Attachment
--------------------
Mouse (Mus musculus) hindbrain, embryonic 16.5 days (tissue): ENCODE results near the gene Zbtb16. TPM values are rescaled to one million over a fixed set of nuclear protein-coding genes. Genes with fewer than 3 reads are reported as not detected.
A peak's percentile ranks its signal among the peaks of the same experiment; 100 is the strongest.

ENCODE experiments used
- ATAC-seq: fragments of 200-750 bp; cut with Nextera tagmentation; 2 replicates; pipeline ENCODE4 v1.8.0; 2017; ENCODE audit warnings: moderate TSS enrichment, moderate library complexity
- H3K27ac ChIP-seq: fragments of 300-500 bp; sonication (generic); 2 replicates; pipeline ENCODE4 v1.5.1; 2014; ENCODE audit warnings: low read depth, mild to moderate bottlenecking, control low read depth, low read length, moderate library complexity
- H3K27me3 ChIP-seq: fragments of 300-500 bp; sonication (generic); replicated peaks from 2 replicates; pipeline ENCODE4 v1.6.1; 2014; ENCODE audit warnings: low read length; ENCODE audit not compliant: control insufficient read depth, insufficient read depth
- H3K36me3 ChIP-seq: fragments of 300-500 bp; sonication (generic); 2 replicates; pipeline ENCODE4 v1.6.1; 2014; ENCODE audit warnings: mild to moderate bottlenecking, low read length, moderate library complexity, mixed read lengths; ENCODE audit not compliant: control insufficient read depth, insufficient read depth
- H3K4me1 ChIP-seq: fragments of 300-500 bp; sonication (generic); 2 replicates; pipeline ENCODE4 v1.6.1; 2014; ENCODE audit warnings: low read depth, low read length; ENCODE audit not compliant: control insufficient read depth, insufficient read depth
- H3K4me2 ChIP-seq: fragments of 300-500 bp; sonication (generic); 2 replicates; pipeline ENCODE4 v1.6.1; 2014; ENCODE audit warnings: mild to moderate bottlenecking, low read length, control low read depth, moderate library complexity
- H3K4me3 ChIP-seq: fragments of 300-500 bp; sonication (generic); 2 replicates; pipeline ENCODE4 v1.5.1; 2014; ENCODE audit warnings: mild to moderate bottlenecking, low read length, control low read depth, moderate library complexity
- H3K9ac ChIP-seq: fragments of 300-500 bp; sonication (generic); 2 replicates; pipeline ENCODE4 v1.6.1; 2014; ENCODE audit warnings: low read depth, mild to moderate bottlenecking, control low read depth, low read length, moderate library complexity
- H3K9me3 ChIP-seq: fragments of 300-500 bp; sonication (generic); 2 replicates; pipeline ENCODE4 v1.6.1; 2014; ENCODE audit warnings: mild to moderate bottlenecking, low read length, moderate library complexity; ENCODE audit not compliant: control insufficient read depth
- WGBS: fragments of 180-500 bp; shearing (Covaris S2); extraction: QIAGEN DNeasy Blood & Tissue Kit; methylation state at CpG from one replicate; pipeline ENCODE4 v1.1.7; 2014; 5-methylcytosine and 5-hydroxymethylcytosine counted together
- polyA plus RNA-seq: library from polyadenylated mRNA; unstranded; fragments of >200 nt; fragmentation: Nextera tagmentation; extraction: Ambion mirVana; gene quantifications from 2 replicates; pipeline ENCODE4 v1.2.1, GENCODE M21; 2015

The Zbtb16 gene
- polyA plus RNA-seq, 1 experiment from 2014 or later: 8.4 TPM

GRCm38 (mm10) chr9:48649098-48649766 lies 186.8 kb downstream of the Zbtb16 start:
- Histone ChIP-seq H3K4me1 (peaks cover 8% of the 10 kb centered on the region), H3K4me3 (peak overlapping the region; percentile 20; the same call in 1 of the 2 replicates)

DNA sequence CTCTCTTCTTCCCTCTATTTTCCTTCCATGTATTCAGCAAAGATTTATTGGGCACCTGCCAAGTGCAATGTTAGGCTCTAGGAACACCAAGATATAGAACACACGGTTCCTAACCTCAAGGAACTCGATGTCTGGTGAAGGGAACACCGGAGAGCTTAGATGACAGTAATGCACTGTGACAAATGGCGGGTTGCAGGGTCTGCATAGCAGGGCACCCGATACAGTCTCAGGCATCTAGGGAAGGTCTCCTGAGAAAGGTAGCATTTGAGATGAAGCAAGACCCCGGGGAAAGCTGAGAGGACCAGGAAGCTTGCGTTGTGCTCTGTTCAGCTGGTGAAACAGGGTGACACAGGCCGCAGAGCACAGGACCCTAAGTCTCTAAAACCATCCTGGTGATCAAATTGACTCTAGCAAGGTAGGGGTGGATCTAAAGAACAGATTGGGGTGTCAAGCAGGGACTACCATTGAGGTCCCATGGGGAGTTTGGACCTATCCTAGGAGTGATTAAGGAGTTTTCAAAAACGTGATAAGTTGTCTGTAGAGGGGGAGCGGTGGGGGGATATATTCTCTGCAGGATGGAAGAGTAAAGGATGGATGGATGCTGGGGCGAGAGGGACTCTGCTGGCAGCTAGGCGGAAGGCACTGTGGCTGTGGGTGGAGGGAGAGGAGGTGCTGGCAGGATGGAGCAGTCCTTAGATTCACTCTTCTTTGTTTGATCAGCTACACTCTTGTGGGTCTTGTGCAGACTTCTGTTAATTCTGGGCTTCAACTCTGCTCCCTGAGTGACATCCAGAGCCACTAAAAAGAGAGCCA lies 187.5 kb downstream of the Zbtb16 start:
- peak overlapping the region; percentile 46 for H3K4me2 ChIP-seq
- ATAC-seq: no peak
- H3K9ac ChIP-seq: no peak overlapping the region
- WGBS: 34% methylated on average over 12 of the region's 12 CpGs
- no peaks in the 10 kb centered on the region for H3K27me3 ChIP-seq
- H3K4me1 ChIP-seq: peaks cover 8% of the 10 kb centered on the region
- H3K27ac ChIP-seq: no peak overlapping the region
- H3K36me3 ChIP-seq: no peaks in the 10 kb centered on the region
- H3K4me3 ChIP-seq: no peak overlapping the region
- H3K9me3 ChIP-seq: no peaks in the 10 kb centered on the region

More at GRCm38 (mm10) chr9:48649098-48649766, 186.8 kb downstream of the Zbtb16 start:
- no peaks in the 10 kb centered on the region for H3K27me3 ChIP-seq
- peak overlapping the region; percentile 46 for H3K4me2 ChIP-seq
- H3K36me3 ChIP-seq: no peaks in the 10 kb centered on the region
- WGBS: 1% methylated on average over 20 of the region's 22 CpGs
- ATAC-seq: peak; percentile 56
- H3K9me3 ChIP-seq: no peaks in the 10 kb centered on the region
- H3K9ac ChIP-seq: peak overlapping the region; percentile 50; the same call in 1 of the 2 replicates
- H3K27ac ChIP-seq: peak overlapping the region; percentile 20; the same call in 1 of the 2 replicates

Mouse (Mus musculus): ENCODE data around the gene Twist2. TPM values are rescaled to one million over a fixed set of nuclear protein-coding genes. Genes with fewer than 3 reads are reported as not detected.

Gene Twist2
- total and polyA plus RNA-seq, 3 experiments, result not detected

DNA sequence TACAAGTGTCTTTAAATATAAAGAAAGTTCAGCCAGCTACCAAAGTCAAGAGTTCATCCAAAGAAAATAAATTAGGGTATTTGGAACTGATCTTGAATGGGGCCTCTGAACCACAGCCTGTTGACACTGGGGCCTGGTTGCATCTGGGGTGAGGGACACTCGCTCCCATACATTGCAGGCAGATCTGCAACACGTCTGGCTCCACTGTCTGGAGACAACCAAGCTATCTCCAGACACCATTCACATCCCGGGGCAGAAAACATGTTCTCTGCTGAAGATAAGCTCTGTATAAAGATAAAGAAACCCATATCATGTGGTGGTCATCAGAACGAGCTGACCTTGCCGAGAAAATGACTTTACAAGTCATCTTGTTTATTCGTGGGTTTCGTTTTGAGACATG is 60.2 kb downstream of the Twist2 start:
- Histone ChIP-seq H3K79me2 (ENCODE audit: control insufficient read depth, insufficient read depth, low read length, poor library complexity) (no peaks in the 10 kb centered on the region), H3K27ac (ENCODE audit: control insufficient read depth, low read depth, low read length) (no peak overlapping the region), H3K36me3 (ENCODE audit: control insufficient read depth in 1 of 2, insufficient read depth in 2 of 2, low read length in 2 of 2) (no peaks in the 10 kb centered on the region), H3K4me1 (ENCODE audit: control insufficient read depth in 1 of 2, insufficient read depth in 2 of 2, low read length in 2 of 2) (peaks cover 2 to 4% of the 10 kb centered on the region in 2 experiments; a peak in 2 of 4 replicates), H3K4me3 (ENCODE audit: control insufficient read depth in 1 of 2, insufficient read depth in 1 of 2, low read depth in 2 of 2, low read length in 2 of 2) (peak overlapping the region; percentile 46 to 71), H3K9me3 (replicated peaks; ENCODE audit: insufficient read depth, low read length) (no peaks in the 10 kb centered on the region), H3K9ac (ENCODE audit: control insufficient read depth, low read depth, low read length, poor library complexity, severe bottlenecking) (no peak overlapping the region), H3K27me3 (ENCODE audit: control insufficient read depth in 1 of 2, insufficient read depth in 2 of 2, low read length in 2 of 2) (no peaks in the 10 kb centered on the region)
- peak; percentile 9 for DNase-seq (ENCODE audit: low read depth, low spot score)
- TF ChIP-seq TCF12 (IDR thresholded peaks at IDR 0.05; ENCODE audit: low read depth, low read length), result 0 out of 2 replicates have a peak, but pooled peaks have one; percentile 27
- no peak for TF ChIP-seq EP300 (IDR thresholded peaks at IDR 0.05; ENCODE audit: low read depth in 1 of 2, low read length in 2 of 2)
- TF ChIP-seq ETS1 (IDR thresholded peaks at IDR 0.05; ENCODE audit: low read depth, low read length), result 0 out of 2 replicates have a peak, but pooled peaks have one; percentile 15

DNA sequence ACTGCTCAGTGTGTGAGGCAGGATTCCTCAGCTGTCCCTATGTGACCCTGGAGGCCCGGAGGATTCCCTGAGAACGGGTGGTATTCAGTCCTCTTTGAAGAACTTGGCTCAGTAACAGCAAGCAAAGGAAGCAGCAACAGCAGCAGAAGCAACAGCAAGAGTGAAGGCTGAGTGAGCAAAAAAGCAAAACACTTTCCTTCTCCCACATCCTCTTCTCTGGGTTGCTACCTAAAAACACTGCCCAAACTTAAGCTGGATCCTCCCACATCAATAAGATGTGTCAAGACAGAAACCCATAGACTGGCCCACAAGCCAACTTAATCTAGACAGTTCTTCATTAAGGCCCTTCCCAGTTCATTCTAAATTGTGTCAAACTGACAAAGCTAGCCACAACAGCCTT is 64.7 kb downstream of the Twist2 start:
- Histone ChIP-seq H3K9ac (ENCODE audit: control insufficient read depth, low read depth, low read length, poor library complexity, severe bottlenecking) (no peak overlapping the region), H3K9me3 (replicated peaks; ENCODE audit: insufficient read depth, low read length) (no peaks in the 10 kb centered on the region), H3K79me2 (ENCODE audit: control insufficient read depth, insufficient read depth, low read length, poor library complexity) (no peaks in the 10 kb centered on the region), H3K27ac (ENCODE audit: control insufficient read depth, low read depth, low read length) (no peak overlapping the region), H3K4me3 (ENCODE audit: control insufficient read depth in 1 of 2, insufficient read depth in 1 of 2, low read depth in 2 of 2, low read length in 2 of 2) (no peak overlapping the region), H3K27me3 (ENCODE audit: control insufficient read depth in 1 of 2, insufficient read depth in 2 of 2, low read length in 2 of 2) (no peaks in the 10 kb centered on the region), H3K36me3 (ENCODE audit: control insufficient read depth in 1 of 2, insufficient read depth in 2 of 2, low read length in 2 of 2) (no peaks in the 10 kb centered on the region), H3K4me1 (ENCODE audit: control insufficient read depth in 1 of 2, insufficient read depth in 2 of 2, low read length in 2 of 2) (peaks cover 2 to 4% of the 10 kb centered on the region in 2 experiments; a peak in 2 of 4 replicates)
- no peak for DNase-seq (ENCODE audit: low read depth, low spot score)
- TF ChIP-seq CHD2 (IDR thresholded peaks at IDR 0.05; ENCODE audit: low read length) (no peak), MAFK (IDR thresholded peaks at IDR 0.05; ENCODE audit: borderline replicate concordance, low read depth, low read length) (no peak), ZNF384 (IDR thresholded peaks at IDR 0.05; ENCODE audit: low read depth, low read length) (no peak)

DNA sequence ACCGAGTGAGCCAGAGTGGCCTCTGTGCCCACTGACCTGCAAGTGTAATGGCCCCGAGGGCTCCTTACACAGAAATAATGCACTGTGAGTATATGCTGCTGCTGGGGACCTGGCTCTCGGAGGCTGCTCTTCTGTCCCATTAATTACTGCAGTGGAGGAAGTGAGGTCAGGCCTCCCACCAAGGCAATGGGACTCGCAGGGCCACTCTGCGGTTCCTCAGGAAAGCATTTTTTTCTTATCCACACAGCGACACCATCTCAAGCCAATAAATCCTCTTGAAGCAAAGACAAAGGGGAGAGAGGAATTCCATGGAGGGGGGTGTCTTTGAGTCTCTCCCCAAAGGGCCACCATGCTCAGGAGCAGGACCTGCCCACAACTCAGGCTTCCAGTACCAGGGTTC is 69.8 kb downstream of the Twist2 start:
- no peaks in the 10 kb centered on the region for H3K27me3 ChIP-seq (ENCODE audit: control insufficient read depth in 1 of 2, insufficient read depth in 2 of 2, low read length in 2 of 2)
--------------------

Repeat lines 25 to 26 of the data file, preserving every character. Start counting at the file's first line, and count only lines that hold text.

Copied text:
- H3K4me1 ChIP-seq: peaks cover 8% of the 10 kb centered on the region
- H3K27ac ChIP-seq: no peak overlapping the region